Tramlining is not caused by any geometry being wrong, although I'm sure this can worsen the effects. It's natural for all cars/tyres...
Tranlining is caused by "camber thrust", which is the increase in lateral (sideways) force the tyre is tilted relative to the road surface. As the road surface dips into a grove shape, it effectively puts the tyre or at least part of the tyre onto a slant, which generates camber thrust and the tyre will try to "climb up" the grove.
The reason goodyears or other performance tyres may tend to tramline more is because they have the ability to generate more lateral force because they are softer compounds. The increased grip means an increased tendency to tramline.
Sorry, I don't know how being directional or not would affect it, but its might be a fair generalisation to say that a directional tyre is probably a performance tyre and therefore more affected for the reason above.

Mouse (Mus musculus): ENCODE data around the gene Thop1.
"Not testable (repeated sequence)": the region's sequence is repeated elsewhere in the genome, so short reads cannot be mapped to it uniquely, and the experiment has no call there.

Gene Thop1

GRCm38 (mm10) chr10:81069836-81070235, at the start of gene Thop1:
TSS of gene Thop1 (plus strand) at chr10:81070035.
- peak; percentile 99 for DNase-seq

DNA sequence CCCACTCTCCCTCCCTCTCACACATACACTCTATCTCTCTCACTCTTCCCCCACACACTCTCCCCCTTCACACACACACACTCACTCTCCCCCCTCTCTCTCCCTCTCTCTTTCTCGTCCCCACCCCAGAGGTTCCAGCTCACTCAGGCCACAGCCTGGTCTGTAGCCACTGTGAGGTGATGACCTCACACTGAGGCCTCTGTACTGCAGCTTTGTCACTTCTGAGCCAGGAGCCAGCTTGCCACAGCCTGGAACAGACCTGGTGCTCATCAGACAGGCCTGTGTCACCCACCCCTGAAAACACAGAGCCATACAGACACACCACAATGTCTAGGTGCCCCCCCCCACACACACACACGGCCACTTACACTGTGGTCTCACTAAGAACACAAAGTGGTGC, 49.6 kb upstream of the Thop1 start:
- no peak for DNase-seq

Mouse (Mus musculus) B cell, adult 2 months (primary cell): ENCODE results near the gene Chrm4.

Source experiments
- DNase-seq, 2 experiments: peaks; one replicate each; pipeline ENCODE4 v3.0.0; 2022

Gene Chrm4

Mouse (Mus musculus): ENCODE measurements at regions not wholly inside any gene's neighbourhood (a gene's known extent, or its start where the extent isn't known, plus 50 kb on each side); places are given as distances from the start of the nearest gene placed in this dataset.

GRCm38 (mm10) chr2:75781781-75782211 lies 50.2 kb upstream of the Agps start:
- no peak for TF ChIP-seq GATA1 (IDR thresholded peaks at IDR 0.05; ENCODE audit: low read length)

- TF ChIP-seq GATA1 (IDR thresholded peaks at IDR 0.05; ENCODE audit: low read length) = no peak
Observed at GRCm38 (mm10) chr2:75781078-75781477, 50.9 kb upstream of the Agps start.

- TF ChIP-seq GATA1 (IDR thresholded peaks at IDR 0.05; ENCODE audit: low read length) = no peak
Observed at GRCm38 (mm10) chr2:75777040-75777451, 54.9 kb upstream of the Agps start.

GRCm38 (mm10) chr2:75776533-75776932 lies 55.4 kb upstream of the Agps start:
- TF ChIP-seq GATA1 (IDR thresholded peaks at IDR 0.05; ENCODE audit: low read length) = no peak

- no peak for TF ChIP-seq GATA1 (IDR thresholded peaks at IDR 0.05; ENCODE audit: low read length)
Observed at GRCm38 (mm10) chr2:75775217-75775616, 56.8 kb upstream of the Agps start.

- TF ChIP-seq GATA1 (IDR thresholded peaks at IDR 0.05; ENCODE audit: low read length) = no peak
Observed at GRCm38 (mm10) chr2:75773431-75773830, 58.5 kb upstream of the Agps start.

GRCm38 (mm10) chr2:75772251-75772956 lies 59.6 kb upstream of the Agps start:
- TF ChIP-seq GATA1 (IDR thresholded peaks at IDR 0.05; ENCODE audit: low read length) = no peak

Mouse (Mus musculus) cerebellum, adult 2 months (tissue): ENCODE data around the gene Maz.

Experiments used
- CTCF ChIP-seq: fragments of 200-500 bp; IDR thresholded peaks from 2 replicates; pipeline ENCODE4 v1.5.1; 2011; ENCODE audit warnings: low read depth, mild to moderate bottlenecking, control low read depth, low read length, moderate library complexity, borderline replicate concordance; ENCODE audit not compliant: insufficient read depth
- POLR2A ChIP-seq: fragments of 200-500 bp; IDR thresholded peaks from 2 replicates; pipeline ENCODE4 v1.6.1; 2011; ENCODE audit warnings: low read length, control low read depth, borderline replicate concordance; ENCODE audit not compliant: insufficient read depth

Also factors are the weight of the car and the tyre width, and the rest of the geometry I suppose...
Motorcycles corner partly by expoliting this phenomenon, you can see in the second photo I've attached that he has the front wheel straight. I found a quote in Milliken that is helpful:
"The lateral force generated in the linear (small angle) range by one degree of slip angle is greater than that created by one degree of camber. For traditional bias tires the cornering stiffness generated by one degree of slip angle is generally five to six times greater than the camber stiffness."
Or to put it another way: he has to lean over at an angle 6 times greater than if he were to turn the handlebars in order to go in the same turning circle.
Sorry... got a bit carried away on this.
Hope that helps!
Alfapash: Having the tops of the wheels pointing in might be the normal camber... let us know what they say and take a photo if possible?